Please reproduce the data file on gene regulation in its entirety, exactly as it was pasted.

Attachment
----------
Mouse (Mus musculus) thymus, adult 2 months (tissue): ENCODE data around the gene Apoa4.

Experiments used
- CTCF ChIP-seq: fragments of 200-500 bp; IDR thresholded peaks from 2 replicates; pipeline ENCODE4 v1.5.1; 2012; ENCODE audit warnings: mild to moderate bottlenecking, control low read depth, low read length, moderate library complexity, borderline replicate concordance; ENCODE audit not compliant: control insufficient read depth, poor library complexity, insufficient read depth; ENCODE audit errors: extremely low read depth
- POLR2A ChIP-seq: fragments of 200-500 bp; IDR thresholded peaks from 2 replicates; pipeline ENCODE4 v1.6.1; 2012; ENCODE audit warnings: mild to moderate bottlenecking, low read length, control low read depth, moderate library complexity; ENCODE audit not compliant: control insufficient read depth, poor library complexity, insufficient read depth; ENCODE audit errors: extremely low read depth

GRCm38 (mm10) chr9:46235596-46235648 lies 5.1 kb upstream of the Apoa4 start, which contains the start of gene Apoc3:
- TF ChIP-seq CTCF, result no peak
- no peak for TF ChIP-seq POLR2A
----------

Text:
Mouse (Mus musculus) thymus, adult 2 months (tissue): ENCODE data around the gene Apoa4.

Experiments used
- CTCF ChIP-seq: fragments of 200-500 bp; IDR thresholded peaks from 2 replicates; pipeline ENCODE4 v1.5.1; 2012; ENCODE audit warnings: mild to moderate bottlenecking, control low read depth, low read length, moderate library complexity, borderline replicate concordance; ENCODE audit not compliant: control insufficient read depth, poor library complexity, insufficient read depth; ENCODE audit errors: extremely low read depth
- POLR2A ChIP-seq: fragments of 200-500 bp; IDR thresholded peaks from 2 replicates; pipeline ENCODE4 v1.6.1; 2012; ENCODE audit warnings: mild to moderate bottlenecking, low read length, control low read depth, moderate library complexity; ENCODE audit not compliant: control insufficient read depth, poor library complexity, insufficient read depth; ENCODE audit errors: extremely low read depth

GRCm38 (mm10) chr9:46235596-46235648 lies 5.1 kb upstream of the Apoa4 start, which contains the start of gene Apoc3:
- TF ChIP-seq CTCF, result no peak
- no peak for TF ChIP-seq POLR2A